You would have been hard-pressed to find anyone who’d say the Houston Texans would win their standoff with star quarterback Deshaun Watson when the whole saga began. Yet, nearly a month since he set the NFL on fire by officially requesting a trade, that’s exactly where we stand. Houston is, and has always been, in the driver’s seat.
Houston Texans in Win-Win Situation with Deshaun Watson
Playing the Long Game
Now, before anyone pulls their hair out trying to list all the ways Watson can make life hell in the locker room and throughout the organization, let’s think that all the way through. There’s only so far Watson can go in showing his displeasure without hurting his own image in the process.
Houston is truly dysfunctional but organizations can undergo facelifts far easier than players.
Just take a look at the Washington Football Team. A team mired in racial and sexual misconduct claims totally revamped its front office, leaned into an already-diverse coaching staff, and dropped the epithet for a name, and voila! Friendly press and a pass for the bumps that come along with a rebuild.
Juxtapose that with the image of Carson Wentz.
It’s easy to write him off as a locker room cancer and coach killer. With the team erecting a statue of his backup that everyone loved, his supposed coddling by upper-management, and just by looking at the rest of the roster, it’s kind of a miracle he lasted in a city so tough as long as he did.
That’s not to excuse Wentz or say the Football Team should be from under the watchful eye. It’s just to show how quick the fall is for players when the rise is so slow. And that the inverse is true for billion-dollar organizations. PR teams will do that for you.
How does this apply to the Texans and Watson?
Houston has done everything wrong for at least the past two seasons, beginning with the trade of DeAndre Hopkins. They replaced him with Will Fuller (who got suspended six games for PED use and is a free agent) and Brandin Cooks; secondary options at best.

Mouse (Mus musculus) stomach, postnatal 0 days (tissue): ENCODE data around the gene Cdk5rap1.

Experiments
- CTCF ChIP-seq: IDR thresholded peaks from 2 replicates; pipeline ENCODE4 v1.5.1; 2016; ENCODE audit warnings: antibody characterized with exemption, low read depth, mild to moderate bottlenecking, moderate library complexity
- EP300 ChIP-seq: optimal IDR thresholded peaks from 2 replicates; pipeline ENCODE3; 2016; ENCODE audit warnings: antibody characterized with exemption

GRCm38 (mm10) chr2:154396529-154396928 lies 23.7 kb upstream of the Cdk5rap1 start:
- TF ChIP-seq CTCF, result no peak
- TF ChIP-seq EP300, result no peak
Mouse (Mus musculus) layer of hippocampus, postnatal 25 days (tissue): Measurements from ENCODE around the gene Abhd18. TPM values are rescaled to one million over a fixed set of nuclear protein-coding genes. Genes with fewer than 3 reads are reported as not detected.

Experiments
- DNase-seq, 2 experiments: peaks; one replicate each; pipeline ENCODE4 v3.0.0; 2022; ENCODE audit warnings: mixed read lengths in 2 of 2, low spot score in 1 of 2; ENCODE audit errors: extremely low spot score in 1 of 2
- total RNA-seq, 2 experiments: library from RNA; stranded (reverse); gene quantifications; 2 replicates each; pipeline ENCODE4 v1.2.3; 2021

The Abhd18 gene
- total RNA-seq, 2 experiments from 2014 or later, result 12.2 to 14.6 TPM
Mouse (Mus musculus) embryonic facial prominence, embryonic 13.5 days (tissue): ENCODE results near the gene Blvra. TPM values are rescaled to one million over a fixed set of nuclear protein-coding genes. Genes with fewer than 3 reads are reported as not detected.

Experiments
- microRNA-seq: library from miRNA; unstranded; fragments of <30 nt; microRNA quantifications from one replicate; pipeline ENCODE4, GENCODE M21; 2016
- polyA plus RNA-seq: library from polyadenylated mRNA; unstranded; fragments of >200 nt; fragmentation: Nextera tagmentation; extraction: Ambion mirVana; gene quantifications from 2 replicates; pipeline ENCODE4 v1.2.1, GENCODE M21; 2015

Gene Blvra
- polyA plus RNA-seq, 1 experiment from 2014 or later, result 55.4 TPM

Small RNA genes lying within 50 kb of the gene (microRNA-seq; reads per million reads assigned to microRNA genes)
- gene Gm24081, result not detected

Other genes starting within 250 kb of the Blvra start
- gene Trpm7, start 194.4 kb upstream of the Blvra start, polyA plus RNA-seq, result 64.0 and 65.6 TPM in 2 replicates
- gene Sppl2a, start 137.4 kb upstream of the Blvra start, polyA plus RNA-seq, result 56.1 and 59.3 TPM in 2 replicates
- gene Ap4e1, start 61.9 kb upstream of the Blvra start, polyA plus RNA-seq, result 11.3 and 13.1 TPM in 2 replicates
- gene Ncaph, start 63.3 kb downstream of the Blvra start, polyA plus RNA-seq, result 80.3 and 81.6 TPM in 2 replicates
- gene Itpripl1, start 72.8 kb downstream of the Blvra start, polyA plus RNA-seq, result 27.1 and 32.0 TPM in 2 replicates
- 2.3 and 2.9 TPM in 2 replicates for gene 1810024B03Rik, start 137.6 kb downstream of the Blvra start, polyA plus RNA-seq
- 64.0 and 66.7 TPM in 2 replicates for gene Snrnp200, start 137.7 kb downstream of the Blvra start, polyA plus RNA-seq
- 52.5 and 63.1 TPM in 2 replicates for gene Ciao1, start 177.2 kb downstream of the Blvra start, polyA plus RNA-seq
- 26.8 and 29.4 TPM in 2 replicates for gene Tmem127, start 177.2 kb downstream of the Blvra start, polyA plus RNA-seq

The man responsible for that madness and the trade for Laremy Tunsil is gone but the sting remains. Look at Houston’s cap space and draft pick situation.
They’ve hired from the same organization that’s left them spinning their wheels in the New England Patriots for their new general manager in Nick Caserio. But it’s another Boston import, Jack Easterby that’s been the focus of many a fan’s ire.
Even with all of that, including the hiring of a lifelong assistant to be the head coach, Houston can distance themselves from this by winning. That becomes harder to impossible without Watson.
As for their beleaguered quarterback, he’s felt left out of the planning process, something every franchise passer enjoys. But listening to the chatter many feel he’s being a diva.
Those people have never watched the Houston Texans play.
Watson just led the league with a career-high 4823 passing yards and threw 33 touchdowns to just seven interceptions; both career-bests. This while the Texans ground attack, led by the shell of David Johnson (the return in the Hopkins trade), ranked 31st.
Houston’s offensive line, ranked worst in Adjusted Sack Rate by Football Outsiders, allowed the franchise to be sacked 49 times, one fewer time than Wentz’s league-leading 50.
Get this, here’s where Houston can choose how it wants to win this standoff with Watson. That’s right. The team did nothing right while the player has done just about all you could ask for someone in this situation and it’s still the former that can choose their destiny.
They can keep Watson in the fold and spend the next five years making it up to him. That requires solid drafting and free agency signings. Most importantly it means rebuilding the lines of communication, and ultimately the trust, between the franchise and the best player they’ve ever drafted.
Or at least, he’s the most important Texans draft pick ever.
Houston’s other option is the more conventional one. Trade Watson away for a bounty of picks and likely an up-and-coming player or two and begin the rebuild in earnest.
This is also why it might not be as beneficial to Watson to jump ship as some might believe. What good is going to a new team if it’s just been gutted to bring him on? They’ll be right where the Texans were these past two years.
For those wondering about diminishing returns for the Texans, don’t. Every team on his list has the firepower to get him. Not too many teams would pass on a 25-year-old franchise quarterback anyway.
The Houston Texans Will Win Deshaun Watson Showdown
Given how long it took the Texans to find Watson, and by extension relevance, it’s in their best interest to hold onto Watson. But, practically speaking, moving him would allow them to start fresh with little to no expectations, a better cap situation, and replenished draft capital.
Either way, they’ll take a short-term PR “hit” but this too shall pass.
To put it simply, there really isn’t a bad move for the Texans to make here. Keep Watson and have your franchise quarterback in place. Trade him and get a head start on a rebuild that may come with or without Watson.
When it comes to their standoff with Deshaun Watson, It’s a win-win as far as the Houston Texans are concerned